TSX Staff Notice – Warns of Potential Delisting for Issuers Engaged in Marijuana-related Activities in the U.S.

On October 16, 2017, the TSX issued Staff Notice 2017-0009 providing guidance to issuers engaged in marijuana-related activities in the U.S. about the application of certain requirements under the TSX Company Manual (Requirements). Under the Requirements, the business of TSX applicants or listed issuers must be conducted with integrity and in the best interests of the issuer's security holders and the investing public and in compliance with the rules and regulations of TSX and all other regulatory bodies having jurisdiction.

While marijuana is now legal in several U.S. states, it remains illegal under U.S. federal law to cultivate, distribute or possess marijuana. As a result, the TSX warns that it may exercise its discretion to initiate a delisting review of issuers engaged in marijuana-related business activities in the U.S., including issuers:

  • With ownership or commercial interests in entities engaged in cultivating, distributing or possessing marijuana in the U.S.; and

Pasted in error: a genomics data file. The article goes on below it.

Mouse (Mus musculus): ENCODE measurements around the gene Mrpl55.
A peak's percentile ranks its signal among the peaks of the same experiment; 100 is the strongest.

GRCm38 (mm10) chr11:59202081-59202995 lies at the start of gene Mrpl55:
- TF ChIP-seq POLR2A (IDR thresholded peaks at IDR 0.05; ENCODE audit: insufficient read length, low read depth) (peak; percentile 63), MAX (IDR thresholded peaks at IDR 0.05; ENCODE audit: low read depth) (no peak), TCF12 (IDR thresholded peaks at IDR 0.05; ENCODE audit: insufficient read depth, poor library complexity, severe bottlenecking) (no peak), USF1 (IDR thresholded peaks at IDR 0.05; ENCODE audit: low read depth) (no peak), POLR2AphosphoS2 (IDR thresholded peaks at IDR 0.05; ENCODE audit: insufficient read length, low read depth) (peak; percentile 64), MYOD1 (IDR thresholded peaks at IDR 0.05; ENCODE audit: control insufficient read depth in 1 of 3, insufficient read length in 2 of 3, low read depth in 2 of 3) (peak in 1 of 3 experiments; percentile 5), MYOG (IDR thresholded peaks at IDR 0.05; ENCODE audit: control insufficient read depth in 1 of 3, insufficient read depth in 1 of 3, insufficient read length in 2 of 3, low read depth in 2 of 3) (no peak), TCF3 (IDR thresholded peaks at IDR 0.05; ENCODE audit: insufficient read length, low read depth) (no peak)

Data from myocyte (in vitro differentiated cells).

• Providing products or services designed for or targeted to marijuana-related entities or having a commercial interest in such business activities.

The TSX advises that it will start reviewing the marijuana-related activities of issuers conducting business in the U.S. by the end of 2017 and warns that issuers violating U.S. federal law may be delisted.

CSA Staff Notice – Outlines Disclosure Expectations for Issuers with Marijuana-related Activities in the U.S.

On October 16, 2017, the CSA issued a staff notice outlining the CSA's specific disclosure expectations for issuers that have, or are developing, marijuana-related activities in the U.S. The CSA notes that its expectations are premised on the assumption that marijuana-related activities undertaken by issuers are conducted in compliance with U.S. laws and regulations of the states where such activities are legal. CSA's expectations are also premised on the understanding that the U.S. federal government currently takes a forbearance approach (currently articulated by non-legally binding guidance and statements from federal authorities) to enforcing federal laws in this sector.

In the Staff Notice, the CSA outlines the following disclosure expectations for issuers with marijuana-related activities in the U.S.:

All Issuers with U.S. Marijuana Related Activities Must:

  • Describe the nature of the issuer's involvement in the U.S. marijuana industry and include the disclosures indicated for at least one of the direct, indirect and ancillary industry involvement types provided below;